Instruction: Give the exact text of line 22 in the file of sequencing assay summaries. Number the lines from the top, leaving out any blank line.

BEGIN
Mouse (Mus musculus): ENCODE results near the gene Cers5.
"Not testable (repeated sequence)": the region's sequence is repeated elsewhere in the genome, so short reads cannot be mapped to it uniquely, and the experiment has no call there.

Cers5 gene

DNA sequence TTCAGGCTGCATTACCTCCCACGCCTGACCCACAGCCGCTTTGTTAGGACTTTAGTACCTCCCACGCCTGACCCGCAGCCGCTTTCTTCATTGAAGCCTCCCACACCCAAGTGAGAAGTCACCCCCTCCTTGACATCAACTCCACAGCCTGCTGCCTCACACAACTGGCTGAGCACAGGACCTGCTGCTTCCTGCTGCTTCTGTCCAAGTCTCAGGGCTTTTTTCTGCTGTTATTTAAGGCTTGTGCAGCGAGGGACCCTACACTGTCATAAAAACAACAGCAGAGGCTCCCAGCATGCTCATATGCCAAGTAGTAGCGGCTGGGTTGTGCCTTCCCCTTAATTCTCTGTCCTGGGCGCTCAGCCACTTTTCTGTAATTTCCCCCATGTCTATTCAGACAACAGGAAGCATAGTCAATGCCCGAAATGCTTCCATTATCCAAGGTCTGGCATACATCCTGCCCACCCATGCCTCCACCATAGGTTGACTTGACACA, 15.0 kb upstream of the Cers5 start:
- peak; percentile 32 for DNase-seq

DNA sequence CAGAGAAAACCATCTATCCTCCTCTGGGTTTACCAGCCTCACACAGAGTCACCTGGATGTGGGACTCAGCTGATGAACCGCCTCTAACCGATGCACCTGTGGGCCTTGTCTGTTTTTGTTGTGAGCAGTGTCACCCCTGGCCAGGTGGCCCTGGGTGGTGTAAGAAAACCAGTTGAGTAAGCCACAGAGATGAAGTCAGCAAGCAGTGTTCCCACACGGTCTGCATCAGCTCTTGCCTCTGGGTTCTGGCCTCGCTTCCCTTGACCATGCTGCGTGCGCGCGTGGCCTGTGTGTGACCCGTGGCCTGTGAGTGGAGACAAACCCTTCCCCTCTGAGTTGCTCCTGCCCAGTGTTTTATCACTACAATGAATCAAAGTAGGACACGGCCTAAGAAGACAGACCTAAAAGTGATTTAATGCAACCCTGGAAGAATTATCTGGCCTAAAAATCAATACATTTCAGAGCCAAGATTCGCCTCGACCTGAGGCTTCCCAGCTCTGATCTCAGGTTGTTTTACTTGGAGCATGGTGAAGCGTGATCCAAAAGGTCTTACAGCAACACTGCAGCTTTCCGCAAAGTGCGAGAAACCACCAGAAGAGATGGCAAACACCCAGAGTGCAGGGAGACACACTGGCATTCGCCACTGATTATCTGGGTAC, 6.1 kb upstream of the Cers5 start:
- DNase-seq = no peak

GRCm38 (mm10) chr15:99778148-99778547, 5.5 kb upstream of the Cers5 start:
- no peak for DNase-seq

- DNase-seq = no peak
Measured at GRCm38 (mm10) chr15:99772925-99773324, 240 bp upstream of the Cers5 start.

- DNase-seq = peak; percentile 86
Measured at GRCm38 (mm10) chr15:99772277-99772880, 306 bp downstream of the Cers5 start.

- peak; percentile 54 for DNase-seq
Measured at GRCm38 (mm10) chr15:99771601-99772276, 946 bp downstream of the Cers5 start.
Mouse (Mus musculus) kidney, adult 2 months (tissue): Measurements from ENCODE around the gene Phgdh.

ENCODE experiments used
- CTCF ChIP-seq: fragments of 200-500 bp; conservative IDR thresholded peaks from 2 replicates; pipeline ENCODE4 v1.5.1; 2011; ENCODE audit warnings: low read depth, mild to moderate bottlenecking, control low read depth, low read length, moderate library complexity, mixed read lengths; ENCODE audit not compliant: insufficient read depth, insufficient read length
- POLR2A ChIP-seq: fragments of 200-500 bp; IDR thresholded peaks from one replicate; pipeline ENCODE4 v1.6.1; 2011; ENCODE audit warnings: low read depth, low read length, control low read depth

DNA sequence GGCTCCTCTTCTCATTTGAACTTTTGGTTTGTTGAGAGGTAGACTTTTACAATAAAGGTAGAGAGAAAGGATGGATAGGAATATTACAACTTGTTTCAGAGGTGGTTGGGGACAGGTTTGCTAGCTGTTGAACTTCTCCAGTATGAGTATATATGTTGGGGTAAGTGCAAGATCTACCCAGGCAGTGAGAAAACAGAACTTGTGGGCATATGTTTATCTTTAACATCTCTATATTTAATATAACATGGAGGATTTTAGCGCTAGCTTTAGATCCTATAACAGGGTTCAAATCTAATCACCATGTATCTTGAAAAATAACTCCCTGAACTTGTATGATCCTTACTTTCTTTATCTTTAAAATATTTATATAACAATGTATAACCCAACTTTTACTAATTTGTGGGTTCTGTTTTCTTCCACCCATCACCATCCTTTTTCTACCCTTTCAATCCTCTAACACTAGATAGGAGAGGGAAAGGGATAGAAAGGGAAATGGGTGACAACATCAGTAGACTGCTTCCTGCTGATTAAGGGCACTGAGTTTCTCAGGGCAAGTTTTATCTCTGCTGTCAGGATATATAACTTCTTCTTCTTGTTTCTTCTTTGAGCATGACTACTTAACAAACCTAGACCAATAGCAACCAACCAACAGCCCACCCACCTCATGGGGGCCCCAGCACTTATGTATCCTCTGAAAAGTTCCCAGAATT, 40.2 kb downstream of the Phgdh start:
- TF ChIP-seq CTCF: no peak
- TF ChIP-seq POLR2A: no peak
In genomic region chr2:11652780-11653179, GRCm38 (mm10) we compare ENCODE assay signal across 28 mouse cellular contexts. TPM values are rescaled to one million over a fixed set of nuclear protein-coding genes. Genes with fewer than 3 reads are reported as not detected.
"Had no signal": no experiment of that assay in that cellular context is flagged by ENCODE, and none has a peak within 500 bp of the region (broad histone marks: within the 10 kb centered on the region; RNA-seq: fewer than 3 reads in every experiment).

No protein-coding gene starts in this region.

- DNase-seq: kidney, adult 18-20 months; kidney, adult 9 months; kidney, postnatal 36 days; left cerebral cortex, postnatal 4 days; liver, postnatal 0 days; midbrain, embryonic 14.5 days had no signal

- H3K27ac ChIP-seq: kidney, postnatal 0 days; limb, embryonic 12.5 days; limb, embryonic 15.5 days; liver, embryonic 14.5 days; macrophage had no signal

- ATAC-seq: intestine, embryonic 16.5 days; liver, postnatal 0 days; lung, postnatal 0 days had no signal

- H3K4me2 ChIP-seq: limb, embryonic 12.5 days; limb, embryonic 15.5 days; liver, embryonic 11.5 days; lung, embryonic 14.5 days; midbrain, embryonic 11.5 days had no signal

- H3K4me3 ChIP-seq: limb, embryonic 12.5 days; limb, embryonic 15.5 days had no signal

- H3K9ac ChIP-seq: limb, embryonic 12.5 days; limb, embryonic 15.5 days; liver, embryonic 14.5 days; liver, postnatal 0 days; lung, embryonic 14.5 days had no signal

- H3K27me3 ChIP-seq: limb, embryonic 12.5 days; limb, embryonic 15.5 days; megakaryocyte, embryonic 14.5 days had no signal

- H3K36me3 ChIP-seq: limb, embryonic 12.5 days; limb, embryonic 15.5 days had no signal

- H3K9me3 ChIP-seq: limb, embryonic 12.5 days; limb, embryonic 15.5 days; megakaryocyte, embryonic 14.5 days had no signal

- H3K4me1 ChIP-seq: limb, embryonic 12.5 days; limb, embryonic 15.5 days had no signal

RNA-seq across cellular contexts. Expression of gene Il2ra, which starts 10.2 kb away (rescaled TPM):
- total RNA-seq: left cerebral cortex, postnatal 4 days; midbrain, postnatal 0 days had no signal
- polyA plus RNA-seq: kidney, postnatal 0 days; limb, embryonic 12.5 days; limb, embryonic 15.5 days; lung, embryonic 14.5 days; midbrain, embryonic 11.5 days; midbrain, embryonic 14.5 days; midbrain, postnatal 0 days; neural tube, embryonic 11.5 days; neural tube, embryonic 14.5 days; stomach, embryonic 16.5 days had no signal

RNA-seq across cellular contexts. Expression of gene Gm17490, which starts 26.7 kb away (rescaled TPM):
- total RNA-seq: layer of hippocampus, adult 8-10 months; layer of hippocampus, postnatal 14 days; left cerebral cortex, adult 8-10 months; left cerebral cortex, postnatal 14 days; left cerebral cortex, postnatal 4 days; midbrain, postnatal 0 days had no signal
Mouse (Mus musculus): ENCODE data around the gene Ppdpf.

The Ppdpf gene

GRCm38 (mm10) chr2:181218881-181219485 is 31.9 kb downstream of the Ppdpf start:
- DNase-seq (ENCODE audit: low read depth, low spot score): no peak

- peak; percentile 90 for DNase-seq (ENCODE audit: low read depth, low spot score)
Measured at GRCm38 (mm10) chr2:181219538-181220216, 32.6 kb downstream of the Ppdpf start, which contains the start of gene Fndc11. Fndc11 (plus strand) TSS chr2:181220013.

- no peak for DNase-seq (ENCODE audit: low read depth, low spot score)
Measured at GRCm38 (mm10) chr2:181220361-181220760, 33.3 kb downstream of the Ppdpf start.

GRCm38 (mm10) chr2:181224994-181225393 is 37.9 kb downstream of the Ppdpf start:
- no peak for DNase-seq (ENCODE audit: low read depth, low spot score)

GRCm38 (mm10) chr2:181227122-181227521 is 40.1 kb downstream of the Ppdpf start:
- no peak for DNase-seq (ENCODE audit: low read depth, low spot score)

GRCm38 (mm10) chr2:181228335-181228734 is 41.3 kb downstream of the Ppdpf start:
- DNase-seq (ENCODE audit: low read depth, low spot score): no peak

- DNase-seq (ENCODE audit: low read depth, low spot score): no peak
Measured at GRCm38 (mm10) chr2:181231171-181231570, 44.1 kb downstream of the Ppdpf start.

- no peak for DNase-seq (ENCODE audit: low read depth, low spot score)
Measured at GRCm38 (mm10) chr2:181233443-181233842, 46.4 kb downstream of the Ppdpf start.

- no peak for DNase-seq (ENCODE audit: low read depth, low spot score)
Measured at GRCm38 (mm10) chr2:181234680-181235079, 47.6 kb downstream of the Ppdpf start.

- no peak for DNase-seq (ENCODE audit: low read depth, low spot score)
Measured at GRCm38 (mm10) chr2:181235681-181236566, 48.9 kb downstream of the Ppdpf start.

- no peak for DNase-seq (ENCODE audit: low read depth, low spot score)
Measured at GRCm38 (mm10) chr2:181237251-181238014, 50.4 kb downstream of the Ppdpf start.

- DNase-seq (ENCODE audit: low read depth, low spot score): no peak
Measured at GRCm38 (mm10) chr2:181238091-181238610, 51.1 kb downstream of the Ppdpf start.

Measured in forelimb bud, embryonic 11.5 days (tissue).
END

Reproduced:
- TF ChIP-seq POLR2A: no peak